Aberrant methylation patterns at the differentially methylated regions



Chromosomal duplications or deletions



Point mutations in specific genes (e.g. CDKN1C in Beckwith-Wiedemann and UBE3A in Angelman syndrome)



Uniparental Disomy (UPD).


For the majority of imprinting disorders, patients with uniparental disomy were extremely valuable for the identification of regions harboring imprinted genes. Additionally, it has meanwhile become apparent that UPD can also occur in tumorigenesis.

Disturbed Epigenetic Regulation: 11p15 Alterations as an Example Causing Congenital Imprinting Disorders

For the aforementioned imprinted region 11p15, two syndromes have been identified to be associated with molecular alterations in that region (Fig. 1.2): Beckwith-Wiedemann syndrome and Silver-Russell syndrome (BWS, SRS). Interestingly, the two syndromes show molecularly as well as clinically opposite features: Whereas BWS patients show overgrowth, the main clinical sign of SRS is growth retardation. On the molecular level, different types of mutations and epimutations affecting either the ICR1 or the ICR2 in 11p15 can be observed: In the ICR1, hypermethylation of the H19 promotor and loss of imprinting of IGF2 are detectable in 2–7 % of BWS patients while loss of methylation in the same region is a frequent finding (> 40 %) in SRS. Nearly 50 % of BWS patients show hypomethylation in the ICR2. In 1–2 % of both syndromes, either paternal (BWS) or maternal duplications (SRS) are detectable. Paternal uniparental disomy of 11p15 accounts for 20 % of BWS patients, in SRS only single carriers of maternal uniparental disomy have been reported. In BWS, a genotype-phenotype correlation exists reflecting the functional consequences of the different molecular alterations, whereas in SRS it is too early to define such a correlation (for review: Engel and Antonarakis 2002).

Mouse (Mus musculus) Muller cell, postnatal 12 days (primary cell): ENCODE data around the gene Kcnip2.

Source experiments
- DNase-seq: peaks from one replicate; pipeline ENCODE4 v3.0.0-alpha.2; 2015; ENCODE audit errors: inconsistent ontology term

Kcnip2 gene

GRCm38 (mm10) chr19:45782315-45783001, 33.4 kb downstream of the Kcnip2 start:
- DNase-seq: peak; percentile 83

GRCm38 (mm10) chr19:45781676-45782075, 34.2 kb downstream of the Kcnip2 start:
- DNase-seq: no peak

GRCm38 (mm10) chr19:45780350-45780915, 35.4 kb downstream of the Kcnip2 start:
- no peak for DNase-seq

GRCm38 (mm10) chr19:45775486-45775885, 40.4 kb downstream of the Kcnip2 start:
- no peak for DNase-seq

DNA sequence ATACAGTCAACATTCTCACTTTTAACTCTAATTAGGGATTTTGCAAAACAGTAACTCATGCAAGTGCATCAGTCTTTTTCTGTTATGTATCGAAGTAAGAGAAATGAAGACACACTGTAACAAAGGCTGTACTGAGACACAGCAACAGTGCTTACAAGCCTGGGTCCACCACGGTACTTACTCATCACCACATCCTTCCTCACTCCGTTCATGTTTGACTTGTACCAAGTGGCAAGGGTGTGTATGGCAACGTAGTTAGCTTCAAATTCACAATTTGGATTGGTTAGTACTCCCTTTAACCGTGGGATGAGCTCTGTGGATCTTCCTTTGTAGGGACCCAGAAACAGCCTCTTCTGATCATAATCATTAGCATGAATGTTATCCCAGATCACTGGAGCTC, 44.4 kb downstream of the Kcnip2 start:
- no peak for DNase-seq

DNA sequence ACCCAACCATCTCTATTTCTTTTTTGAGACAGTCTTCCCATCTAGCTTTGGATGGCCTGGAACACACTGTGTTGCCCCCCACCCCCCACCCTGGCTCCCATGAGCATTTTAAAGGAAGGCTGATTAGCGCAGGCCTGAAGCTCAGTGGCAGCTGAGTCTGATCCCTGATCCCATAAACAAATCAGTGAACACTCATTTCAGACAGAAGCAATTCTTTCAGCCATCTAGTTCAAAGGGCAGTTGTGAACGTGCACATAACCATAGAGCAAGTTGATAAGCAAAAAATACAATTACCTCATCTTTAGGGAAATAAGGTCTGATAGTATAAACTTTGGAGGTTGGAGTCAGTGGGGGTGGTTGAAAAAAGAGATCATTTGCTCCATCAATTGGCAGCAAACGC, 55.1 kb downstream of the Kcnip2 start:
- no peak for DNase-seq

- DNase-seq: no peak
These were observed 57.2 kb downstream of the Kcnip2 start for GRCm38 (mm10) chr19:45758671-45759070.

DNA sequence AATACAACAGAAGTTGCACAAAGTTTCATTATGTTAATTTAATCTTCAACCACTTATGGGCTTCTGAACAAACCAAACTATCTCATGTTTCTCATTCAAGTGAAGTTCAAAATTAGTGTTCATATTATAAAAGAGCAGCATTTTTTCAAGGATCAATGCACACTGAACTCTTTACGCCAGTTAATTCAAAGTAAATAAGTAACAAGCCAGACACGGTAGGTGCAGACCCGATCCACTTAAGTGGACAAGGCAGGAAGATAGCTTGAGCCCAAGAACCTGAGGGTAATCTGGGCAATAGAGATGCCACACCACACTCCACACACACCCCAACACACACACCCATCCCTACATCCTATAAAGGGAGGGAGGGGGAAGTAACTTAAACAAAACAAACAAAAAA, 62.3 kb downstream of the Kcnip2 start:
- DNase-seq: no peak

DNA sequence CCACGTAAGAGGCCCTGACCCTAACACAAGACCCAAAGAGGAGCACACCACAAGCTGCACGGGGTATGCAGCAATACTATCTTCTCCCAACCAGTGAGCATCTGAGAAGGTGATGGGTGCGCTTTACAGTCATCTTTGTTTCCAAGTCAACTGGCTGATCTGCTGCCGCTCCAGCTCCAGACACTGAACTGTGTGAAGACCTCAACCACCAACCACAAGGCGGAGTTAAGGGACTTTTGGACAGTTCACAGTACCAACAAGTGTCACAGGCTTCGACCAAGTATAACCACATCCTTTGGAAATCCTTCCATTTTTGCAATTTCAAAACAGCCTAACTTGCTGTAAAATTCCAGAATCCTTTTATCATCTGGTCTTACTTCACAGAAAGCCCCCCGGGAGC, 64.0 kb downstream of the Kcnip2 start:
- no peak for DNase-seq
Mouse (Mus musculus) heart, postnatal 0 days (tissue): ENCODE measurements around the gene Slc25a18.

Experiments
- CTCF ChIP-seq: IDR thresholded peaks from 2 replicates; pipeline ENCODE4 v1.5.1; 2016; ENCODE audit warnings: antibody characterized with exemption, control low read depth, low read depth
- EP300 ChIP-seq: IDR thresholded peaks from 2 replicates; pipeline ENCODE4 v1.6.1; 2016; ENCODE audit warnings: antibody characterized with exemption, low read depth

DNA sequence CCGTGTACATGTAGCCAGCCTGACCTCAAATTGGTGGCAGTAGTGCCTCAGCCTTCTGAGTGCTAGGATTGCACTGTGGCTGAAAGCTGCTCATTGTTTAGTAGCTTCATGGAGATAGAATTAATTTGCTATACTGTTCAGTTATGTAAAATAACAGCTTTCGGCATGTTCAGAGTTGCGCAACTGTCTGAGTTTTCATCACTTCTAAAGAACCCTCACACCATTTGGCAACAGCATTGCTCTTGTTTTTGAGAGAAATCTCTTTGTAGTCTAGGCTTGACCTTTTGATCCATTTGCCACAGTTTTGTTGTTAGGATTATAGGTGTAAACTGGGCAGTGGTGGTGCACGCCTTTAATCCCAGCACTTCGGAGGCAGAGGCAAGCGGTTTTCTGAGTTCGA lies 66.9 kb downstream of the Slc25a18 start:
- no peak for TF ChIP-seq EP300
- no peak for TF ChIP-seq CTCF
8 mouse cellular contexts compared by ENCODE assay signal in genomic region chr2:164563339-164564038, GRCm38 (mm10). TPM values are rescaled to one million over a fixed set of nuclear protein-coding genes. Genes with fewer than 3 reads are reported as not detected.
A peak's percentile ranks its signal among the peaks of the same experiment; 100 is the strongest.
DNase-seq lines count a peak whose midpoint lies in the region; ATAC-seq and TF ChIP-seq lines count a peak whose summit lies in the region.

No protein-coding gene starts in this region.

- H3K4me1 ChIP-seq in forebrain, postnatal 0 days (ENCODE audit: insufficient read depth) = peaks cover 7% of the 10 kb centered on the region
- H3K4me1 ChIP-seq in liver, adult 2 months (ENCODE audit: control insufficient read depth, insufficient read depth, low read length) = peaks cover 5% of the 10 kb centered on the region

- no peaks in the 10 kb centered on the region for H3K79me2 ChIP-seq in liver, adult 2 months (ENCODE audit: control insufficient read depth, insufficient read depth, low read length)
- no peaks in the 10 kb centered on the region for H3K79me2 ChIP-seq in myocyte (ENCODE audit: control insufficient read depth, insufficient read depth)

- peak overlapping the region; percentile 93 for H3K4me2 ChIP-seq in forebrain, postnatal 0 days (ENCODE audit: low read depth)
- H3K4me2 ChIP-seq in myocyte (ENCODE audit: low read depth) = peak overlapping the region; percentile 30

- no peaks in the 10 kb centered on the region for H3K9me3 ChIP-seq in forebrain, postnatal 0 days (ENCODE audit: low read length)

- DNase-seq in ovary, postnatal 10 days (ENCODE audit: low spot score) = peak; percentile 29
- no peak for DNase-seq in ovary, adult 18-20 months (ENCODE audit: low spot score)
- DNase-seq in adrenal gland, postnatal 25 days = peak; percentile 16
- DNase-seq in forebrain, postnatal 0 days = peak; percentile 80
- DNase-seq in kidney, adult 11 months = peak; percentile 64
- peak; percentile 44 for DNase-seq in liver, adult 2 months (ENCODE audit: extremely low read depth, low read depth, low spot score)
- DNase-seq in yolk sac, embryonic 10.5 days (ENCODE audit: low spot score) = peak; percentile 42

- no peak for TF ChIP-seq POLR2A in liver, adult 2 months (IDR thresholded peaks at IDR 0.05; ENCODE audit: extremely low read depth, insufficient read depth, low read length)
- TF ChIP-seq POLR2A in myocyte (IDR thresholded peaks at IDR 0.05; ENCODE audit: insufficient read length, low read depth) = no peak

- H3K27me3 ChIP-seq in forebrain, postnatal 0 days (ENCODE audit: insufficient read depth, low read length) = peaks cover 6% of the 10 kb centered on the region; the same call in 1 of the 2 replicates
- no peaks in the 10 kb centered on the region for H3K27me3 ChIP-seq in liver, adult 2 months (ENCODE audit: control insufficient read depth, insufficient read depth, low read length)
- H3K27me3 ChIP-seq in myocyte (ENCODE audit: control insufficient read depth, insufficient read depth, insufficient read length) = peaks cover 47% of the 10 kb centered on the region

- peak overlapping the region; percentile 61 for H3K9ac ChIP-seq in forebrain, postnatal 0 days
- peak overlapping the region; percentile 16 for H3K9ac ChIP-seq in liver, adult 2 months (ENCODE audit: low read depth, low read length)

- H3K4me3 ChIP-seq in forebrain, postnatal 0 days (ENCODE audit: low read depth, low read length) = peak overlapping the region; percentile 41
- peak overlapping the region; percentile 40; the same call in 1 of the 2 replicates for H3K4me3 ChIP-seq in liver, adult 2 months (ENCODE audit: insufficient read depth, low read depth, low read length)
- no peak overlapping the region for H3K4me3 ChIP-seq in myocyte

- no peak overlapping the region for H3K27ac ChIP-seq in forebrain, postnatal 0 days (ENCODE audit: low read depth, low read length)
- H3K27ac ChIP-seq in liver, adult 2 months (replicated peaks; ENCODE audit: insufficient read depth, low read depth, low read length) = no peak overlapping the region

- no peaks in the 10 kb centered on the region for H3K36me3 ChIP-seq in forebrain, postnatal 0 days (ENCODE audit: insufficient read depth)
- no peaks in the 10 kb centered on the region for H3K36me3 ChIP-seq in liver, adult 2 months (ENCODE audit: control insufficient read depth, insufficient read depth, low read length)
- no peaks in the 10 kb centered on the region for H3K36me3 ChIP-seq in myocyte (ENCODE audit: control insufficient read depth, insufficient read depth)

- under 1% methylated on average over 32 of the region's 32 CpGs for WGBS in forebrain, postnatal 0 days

Epigenetics in Cancer

Aberrant methylation patterns are a well-established cause of cancer (Esteller 2008) : hypermethylation of CGIs localized in tumor suppressor genes result in silencing of these genes, whereas hypomethylation leads to activation of oncogenes. Additionally, the well balanced expression of ncRNAs in the affected region is disturbed. Thus, epigenetic mechanisms control cell fate by maintaining a delicate balance between stability and susceptibility to developmental and environmental stimuli. These characteristics make them highly promising targets for molecular diagnostics and drug discovery: epigenetic biomarkers are highly compatible with clinical diagnostic procedures, and they are increasingly used for informing therapeutic decision-making as well as for suitable and personalized therapies for individual patients (Bock 2009) . More details on epigenetic changes as cause of tumor development are given in the following chapter

Loss of Heterozygosity